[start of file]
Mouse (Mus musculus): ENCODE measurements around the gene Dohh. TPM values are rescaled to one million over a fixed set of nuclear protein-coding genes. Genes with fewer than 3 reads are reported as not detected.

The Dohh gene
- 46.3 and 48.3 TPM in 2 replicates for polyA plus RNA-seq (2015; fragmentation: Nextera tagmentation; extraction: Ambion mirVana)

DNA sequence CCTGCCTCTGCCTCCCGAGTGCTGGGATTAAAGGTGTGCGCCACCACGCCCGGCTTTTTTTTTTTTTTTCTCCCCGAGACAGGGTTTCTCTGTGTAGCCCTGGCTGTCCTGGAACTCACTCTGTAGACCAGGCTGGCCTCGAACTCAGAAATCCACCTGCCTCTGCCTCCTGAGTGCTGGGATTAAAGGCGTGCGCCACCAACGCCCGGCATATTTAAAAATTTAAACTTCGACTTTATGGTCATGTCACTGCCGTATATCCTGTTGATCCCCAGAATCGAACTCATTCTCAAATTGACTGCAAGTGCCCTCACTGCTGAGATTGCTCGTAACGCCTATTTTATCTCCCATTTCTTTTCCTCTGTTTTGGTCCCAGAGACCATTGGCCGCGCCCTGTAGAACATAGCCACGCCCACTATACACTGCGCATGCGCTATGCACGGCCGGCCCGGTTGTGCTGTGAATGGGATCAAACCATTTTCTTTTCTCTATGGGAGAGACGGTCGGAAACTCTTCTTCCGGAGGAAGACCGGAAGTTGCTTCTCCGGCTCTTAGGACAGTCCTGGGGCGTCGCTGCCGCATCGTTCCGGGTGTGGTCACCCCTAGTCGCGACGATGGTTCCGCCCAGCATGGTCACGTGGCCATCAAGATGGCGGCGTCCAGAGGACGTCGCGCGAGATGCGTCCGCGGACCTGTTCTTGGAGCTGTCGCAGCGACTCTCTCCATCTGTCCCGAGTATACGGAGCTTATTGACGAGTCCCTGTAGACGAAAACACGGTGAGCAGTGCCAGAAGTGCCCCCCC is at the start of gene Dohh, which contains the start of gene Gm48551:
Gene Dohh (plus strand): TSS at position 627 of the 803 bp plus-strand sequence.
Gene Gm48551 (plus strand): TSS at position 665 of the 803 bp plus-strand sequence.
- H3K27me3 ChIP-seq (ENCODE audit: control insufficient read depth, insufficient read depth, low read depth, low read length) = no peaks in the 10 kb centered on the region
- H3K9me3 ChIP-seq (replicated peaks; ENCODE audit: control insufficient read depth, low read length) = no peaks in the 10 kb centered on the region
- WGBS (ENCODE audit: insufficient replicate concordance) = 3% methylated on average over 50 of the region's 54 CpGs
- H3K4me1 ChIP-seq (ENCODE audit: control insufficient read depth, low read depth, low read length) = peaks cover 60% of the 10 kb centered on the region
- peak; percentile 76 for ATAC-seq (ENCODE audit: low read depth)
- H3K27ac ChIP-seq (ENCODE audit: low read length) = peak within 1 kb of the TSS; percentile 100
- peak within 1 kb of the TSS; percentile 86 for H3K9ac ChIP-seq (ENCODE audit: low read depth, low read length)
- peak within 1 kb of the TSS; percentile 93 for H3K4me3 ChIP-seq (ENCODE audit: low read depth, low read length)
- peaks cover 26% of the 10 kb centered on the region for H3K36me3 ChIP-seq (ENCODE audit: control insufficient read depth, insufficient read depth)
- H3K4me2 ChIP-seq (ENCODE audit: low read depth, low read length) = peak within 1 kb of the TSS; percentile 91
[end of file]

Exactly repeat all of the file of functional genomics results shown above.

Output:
Mouse (Mus musculus): ENCODE measurements around the gene Dohh. TPM values are rescaled to one million over a fixed set of nuclear protein-coding genes. Genes with fewer than 3 reads are reported as not detected.

The Dohh gene
- 46.3 and 48.3 TPM in 2 replicates for polyA plus RNA-seq (2015; fragmentation: Nextera tagmentation; extraction: Ambion mirVana)

DNA sequence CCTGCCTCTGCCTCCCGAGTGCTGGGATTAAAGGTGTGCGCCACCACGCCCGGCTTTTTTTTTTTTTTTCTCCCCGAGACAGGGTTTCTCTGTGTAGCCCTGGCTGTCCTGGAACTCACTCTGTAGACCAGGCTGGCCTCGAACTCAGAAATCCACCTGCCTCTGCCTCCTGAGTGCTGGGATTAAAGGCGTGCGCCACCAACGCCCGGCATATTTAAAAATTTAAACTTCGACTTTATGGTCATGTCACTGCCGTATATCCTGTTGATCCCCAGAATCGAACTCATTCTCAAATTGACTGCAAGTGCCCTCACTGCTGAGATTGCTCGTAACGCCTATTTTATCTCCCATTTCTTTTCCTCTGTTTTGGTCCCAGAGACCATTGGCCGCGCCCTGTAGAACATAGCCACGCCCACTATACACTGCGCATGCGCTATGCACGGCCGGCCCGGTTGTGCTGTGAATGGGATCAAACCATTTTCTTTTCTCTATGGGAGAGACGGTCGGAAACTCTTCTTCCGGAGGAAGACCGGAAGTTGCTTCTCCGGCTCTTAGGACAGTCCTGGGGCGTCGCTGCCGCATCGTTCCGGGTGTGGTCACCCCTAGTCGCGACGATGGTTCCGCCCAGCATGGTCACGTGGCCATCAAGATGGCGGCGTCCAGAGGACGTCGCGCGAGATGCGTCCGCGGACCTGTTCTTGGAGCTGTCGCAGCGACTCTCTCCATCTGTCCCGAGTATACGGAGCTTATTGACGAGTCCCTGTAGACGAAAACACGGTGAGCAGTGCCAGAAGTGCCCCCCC is at the start of gene Dohh, which contains the start of gene Gm48551:
Gene Dohh (plus strand): TSS at position 627 of the 803 bp plus-strand sequence.
Gene Gm48551 (plus strand): TSS at position 665 of the 803 bp plus-strand sequence.
- H3K27me3 ChIP-seq (ENCODE audit: control insufficient read depth, insufficient read depth, low read depth, low read length) = no peaks in the 10 kb centered on the region
- H3K9me3 ChIP-seq (replicated peaks; ENCODE audit: control insufficient read depth, low read length) = no peaks in the 10 kb centered on the region
- WGBS (ENCODE audit: insufficient replicate concordance) = 3% methylated on average over 50 of the region's 54 CpGs
- H3K4me1 ChIP-seq (ENCODE audit: control insufficient read depth, low read depth, low read length) = peaks cover 60% of the 10 kb centered on the region
- peak; percentile 76 for ATAC-seq (ENCODE audit: low read depth)
- H3K27ac ChIP-seq (ENCODE audit: low read length) = peak within 1 kb of the TSS; percentile 100
- peak within 1 kb of the TSS; percentile 86 for H3K9ac ChIP-seq (ENCODE audit: low read depth, low read length)
- peak within 1 kb of the TSS; percentile 93 for H3K4me3 ChIP-seq (ENCODE audit: low read depth, low read length)
- peaks cover 26% of the 10 kb centered on the region for H3K36me3 ChIP-seq (ENCODE audit: control insufficient read depth, insufficient read depth)
- H3K4me2 ChIP-seq (ENCODE audit: low read depth, low read length) = peak within 1 kb of the TSS; percentile 91